Who Wore White and Who Wore Blue


by Roland Goity

I hadn't seen Carol in nearly twenty years until our lunch that day. She was even more beautiful than I imagined she'd be, the birthmark in the shape of Idaho still accentuating her dimpled smile, but now her features benefitted from the confidence in which they were carried, the maturity of a young mother quickly replacing my memories of her as a gangly young teen. She explained that life in the city suited her well. That raising a family was fabulous, but that the cure-for-cancer fundraisers to which she devoted her time and the organization's marathons that she trained for and ran in gave an even greater meaning to her life. And me? She said she'd heard something about teaching. I told her I was a teacher, "was" being the operative word. The subject is an unbelievably sore one, but I let her know, without specifics, how I'd been falsely accused of sexual misconduct by a student, and how the administration couldn't afford to keep me on after that. What I didn't tell her about were all the pills I took one evening shortly thereafter, and how I surprised myself by waking up. Now I was in sales, I explained, industrial heaters. Her city was in my region. Hence, my visit. From there our "catching up" got thankfully sidetracked by discussion of our youth together. The recollections we shared comforted me in ways that seemed therapeutic. One fine detail, though, on which we couldn't agree, involved the 4th of July river parade up in the mountains where her parents and mine used to rent a cabin together for the holiday. The specific issue that threw our conversation off course was the question of what each of us wore--Carol, her brother Billy, and I--the time we commanded our own patriotically decorated canoe downriver, part of the parade. All we could agree on, as she twisted angel hair pasta in the tines and I a salad nicoise, was that it had been Billy in the draping red jersey shirt, yet who wore white and who wore blue remained debatable. Carol kept insisting she donned the blue jersey, but I could still visualize the photos our parents took while we three kids raised our paddles in passing. In my mind's eye Carol wore white, but she told me no, no, no, it was I in white and she in blue; she swore upon this fact. Upon her sighing I tried convincing her otherwise, and round and round this way we went until our plates were picked clean and the time we'd set aside all ticked away. Then Carol apologized for having to scamper off for her toddler at day care and I explained, no worries, that it had been wonderful to see her after so very long, and anyway I needed to check in for my flight soon enough. So we hugged and said goodbyes as a cab driver put my luggage into the trunk. Then, for hours afterward, en route for home, a traffic jam of thoughts clotted my mind, all roads leading to the great city of Nostalgia. As soon as I returned to my little coastal apartment, I wrestled the clutter in my walk-in storage closet, not sure what in fact I might find. I pored through binders, accordion file folders, and shoeboxes resting against the back wall. Eventually I unearthed the photo from the river parade, and the canoe was just as I'd remembered--as long as a Nile crocodile and propped out with streamers and fake muskets and tri-cornered colonial hats rigged on long poles, fore and aft. And there we were, waving our paddles hello to our cheering parents. They were out of picture, but I remember them standing at the bank, clapping and whistling and calling our names. Then, examining the detail, there was Billy in his big red shirt, proud as any sea captain, just as Carol and I had agreed. And there was Carol in blue and me in white and the instant recognition that I'd been wrong and she'd been right. Only in part, really, for I quickly came to another understanding that this artifact of childhood wasn't necessarily the true account of what occurred that day. The same could be said for many days since.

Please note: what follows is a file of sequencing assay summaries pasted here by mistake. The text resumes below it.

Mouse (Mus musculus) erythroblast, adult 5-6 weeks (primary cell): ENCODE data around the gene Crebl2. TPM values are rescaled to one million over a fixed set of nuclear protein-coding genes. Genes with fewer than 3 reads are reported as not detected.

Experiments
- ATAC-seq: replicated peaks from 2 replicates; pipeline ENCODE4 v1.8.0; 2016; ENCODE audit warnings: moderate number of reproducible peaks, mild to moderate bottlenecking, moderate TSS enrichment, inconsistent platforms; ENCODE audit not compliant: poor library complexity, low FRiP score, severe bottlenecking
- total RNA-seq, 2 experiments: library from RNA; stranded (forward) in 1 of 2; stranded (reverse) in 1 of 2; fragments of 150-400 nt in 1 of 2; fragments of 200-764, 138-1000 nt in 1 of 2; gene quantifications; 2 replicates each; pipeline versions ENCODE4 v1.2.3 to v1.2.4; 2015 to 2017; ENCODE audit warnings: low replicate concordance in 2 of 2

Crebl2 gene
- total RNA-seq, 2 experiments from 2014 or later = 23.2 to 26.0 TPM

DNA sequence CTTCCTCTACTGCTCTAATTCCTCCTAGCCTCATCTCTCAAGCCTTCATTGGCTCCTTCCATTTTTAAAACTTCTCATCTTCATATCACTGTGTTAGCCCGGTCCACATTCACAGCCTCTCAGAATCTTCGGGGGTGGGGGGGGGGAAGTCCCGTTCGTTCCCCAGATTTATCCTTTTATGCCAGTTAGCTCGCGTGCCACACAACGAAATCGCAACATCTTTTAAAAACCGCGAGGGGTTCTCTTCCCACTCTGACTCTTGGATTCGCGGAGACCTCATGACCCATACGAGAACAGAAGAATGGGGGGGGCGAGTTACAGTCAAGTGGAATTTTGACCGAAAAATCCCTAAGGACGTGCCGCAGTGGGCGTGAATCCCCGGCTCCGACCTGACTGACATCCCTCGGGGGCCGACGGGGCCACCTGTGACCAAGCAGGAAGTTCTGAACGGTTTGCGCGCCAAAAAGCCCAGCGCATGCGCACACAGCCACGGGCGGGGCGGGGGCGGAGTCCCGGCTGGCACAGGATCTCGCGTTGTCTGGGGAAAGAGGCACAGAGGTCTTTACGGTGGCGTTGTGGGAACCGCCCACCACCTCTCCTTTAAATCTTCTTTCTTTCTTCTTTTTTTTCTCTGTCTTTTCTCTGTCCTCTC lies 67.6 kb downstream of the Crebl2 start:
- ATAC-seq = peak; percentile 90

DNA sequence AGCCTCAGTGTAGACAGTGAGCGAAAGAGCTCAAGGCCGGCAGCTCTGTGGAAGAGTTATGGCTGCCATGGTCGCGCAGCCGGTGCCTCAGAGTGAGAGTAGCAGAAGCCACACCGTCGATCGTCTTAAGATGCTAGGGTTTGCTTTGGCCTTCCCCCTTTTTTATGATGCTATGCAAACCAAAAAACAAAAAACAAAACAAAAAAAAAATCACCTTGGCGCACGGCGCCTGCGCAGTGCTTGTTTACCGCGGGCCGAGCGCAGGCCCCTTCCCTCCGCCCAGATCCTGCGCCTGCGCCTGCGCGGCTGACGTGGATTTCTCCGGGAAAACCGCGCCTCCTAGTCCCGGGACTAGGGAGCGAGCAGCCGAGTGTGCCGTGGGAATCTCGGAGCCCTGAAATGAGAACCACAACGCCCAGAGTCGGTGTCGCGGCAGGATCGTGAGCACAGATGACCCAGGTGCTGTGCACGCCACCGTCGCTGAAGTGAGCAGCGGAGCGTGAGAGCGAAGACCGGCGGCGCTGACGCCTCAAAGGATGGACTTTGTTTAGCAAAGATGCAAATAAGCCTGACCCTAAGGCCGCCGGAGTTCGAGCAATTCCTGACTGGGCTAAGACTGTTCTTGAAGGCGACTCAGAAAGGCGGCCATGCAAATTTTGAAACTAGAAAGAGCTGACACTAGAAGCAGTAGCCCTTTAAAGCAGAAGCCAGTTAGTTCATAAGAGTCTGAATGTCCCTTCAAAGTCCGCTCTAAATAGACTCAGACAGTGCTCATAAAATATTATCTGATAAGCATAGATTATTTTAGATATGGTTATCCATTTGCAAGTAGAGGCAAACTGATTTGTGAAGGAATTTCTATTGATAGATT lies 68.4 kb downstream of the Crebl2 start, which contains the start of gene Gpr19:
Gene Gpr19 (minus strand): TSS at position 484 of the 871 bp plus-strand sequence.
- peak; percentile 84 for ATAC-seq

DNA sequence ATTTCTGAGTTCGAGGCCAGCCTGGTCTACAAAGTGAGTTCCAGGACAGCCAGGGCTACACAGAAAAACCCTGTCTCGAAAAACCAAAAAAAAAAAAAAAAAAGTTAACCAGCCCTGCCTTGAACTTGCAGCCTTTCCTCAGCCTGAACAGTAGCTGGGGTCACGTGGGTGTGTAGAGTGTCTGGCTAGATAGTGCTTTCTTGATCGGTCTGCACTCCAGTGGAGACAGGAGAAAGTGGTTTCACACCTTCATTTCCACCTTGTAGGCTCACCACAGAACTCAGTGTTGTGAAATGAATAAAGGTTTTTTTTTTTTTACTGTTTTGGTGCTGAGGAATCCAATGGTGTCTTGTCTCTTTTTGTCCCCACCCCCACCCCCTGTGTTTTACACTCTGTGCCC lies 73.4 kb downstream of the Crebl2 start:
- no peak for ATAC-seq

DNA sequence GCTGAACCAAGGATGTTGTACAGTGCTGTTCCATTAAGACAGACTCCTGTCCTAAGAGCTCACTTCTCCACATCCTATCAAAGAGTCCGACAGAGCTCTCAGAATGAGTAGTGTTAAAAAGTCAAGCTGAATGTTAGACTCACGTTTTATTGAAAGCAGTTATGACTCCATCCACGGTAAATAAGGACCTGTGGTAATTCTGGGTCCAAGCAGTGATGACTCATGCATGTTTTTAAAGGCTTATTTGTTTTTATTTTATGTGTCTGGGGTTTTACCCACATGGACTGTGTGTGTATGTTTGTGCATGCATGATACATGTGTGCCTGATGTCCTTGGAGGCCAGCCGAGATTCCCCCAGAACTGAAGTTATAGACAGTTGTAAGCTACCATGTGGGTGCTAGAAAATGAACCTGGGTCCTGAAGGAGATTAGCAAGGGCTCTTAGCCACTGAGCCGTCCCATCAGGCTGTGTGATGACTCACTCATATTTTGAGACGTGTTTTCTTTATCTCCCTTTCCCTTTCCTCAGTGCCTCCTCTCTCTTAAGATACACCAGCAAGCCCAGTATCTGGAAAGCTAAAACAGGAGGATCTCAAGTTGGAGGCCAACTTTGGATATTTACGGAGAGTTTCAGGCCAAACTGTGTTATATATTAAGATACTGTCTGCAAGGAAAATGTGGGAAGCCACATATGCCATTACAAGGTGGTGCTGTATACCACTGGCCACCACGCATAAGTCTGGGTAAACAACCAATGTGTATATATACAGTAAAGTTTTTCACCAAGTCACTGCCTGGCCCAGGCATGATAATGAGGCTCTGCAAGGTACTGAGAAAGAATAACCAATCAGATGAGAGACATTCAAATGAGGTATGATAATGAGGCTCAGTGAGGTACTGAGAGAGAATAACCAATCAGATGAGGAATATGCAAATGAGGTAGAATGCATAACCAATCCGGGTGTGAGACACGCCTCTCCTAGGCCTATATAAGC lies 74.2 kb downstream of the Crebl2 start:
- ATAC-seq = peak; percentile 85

BIO: Roland Goity edits fiction for the online journal LITnIMAGE. Recent stories appear in Fiction International, Blue Lake Review, Necessary Fiction, Raleigh Review, Caper Literary Journal and Grey Sparrow Journal. He is co-editor of the forthcoming anthology EXPERIENCED: Rock Music Tales of Fact & Fiction (Vagabondage Press).